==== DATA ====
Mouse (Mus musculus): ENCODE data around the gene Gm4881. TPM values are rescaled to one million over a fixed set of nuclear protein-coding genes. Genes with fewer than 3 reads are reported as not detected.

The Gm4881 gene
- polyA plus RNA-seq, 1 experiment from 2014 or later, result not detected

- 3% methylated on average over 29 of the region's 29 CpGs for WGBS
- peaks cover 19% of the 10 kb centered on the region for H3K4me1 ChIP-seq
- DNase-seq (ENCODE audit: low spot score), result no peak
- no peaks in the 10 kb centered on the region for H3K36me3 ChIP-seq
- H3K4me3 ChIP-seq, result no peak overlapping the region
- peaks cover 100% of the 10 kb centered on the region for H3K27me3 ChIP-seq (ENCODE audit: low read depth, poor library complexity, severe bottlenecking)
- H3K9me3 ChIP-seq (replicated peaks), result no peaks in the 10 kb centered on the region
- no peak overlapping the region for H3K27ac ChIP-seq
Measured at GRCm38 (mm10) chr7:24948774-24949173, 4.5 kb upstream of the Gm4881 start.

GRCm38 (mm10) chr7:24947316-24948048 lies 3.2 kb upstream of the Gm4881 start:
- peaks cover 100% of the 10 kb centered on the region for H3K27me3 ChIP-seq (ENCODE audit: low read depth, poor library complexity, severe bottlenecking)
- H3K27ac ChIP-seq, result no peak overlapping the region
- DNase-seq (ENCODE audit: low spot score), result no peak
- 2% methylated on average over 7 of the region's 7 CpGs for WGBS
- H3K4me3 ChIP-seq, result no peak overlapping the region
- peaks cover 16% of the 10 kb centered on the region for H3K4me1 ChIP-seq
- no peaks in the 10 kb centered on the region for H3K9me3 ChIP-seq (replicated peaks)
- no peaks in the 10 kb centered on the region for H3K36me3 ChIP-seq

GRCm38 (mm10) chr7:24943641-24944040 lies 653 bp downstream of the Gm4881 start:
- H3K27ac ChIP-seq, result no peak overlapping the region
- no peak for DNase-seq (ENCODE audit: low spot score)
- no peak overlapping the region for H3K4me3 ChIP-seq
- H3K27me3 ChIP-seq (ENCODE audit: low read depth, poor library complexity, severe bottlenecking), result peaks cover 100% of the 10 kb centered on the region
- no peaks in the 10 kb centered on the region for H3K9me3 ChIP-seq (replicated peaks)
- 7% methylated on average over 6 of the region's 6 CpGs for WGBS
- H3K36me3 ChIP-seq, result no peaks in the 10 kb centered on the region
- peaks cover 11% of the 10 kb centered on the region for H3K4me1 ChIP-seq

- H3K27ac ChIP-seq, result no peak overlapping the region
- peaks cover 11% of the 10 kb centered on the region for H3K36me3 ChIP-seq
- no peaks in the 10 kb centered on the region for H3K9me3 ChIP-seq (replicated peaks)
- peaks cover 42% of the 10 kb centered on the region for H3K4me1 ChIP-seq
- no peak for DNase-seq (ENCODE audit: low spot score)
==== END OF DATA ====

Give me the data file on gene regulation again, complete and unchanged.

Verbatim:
Mouse (Mus musculus): ENCODE data around the gene Gm4881. TPM values are rescaled to one million over a fixed set of nuclear protein-coding genes. Genes with fewer than 3 reads are reported as not detected.

The Gm4881 gene
- polyA plus RNA-seq, 1 experiment from 2014 or later, result not detected

- 3% methylated on average over 29 of the region's 29 CpGs for WGBS
- peaks cover 19% of the 10 kb centered on the region for H3K4me1 ChIP-seq
- DNase-seq (ENCODE audit: low spot score), result no peak
- no peaks in the 10 kb centered on the region for H3K36me3 ChIP-seq
- H3K4me3 ChIP-seq, result no peak overlapping the region
- peaks cover 100% of the 10 kb centered on the region for H3K27me3 ChIP-seq (ENCODE audit: low read depth, poor library complexity, severe bottlenecking)
- H3K9me3 ChIP-seq (replicated peaks), result no peaks in the 10 kb centered on the region
- no peak overlapping the region for H3K27ac ChIP-seq
Measured at GRCm38 (mm10) chr7:24948774-24949173, 4.5 kb upstream of the Gm4881 start.

GRCm38 (mm10) chr7:24947316-24948048 lies 3.2 kb upstream of the Gm4881 start:
- peaks cover 100% of the 10 kb centered on the region for H3K27me3 ChIP-seq (ENCODE audit: low read depth, poor library complexity, severe bottlenecking)
- H3K27ac ChIP-seq, result no peak overlapping the region
- DNase-seq (ENCODE audit: low spot score), result no peak
- 2% methylated on average over 7 of the region's 7 CpGs for WGBS
- H3K4me3 ChIP-seq, result no peak overlapping the region
- peaks cover 16% of the 10 kb centered on the region for H3K4me1 ChIP-seq
- no peaks in the 10 kb centered on the region for H3K9me3 ChIP-seq (replicated peaks)
- no peaks in the 10 kb centered on the region for H3K36me3 ChIP-seq

GRCm38 (mm10) chr7:24943641-24944040 lies 653 bp downstream of the Gm4881 start:
- H3K27ac ChIP-seq, result no peak overlapping the region
- no peak for DNase-seq (ENCODE audit: low spot score)
- no peak overlapping the region for H3K4me3 ChIP-seq
- H3K27me3 ChIP-seq (ENCODE audit: low read depth, poor library complexity, severe bottlenecking), result peaks cover 100% of the 10 kb centered on the region
- no peaks in the 10 kb centered on the region for H3K9me3 ChIP-seq (replicated peaks)
- 7% methylated on average over 6 of the region's 6 CpGs for WGBS
- H3K36me3 ChIP-seq, result no peaks in the 10 kb centered on the region
- peaks cover 11% of the 10 kb centered on the region for H3K4me1 ChIP-seq

- H3K27ac ChIP-seq, result no peak overlapping the region
- peaks cover 11% of the 10 kb centered on the region for H3K36me3 ChIP-seq
- no peaks in the 10 kb centered on the region for H3K9me3 ChIP-seq (replicated peaks)
- peaks cover 42% of the 10 kb centered on the region for H3K4me1 ChIP-seq
- no peak for DNase-seq (ENCODE audit: low spot score)